Solution to sensitive snoops

My sympathy to the caller confronted by the nosy person regarding his use of a cane. For years our family had endured a member who’s made it their business to literally know every move we’ve made. An unanswered call or a busy signal is always followed by where were you or who were you talking to or what did they want. And the caller can do what we finally did when we had enough of their endless prying. We just changed the subject or gave vague answers and the situation improved. He shouldn’t expect miracles, though, because some insensitive snoops now feel they have a right to personal information of others.

School’s out

In answer to “Issue not over yet” about the Savannah school system, you’re asking what we might vote yes on. You get rid of the administration from the top up and then we will think about voting yes for the school bond.

Save the trees

I have a concern regarding an article in Tuesday’s News-Press: “Students celebrate Earth Day.” Please reuse the grocery bags. Our trees are our precious commodity and we can be so careless. After all, it is Earth Day.

Glove up

I’d like to know when the restaurants of St. Joe are going to require their workers to wear plastic gloves before they handle the food. And I was wondering what restaurants would commit to doing this.

Quagmire getting deeper

I’d just like to say that Clinton has finally found a way to leave a legacy besides a sex scandal for all Americans to live with for the rest of our lives and that would be to deal with Russian and Serbian terrorism in the United States. Think about it, the Serbs are fighting that they have been fighting for over 500 years. Do you think they are ever going to forget about us bombing and never stop attacking us within our own boundaries and anywhere they can in the world? The quagmire is getting deeper.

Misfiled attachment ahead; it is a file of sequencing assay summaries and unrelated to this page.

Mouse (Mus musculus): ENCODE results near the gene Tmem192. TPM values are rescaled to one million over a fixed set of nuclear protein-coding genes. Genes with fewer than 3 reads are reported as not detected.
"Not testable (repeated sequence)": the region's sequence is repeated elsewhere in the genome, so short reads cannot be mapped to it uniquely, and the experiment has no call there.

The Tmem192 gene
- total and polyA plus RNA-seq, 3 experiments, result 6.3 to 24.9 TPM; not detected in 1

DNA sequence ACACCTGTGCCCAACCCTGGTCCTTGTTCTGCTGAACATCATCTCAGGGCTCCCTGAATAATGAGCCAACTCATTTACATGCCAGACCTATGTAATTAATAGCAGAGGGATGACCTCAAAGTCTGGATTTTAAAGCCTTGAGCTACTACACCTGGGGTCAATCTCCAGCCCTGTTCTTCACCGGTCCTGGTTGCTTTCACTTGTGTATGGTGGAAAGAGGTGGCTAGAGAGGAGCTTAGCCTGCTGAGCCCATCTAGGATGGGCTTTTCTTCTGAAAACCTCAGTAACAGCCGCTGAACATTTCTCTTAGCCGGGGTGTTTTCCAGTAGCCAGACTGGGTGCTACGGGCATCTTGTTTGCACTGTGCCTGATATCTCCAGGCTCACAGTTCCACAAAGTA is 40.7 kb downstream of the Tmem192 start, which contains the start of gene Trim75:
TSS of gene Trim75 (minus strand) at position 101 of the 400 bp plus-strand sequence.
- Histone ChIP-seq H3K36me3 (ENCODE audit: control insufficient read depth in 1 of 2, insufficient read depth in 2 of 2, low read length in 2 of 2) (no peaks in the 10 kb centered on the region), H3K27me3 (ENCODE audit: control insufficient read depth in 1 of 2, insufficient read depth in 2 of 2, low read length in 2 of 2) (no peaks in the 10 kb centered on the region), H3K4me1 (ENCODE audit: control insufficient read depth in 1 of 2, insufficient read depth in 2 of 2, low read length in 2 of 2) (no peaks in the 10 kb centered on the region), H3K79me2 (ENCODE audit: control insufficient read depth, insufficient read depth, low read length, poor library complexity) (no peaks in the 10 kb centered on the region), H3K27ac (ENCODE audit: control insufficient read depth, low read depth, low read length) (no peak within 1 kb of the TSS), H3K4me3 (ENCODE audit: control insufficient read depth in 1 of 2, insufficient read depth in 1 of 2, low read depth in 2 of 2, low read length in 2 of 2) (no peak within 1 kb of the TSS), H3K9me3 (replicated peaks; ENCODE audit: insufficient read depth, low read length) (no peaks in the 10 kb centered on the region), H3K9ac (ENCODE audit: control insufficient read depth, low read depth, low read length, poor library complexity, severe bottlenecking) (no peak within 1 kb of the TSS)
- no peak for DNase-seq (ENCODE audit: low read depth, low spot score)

Lock the doors

This is in response to what happened in Colorado. Once again students have entered our schools and have killed our children. Let’s not wait to let it happen in St. Joe to start locking our doors to our schools to keep people out of the school without us knowing who is entering them. This has been a lot of concern to the people in St. Joe. You know our children apparently aren’t safe at school but yet you have them for eight hours a day. Please lock our doors like we lock our doors at home to keep intruders out. Lock the doors of the school to keep people out we don’t know who is entering and when they are entering.

Missing the ball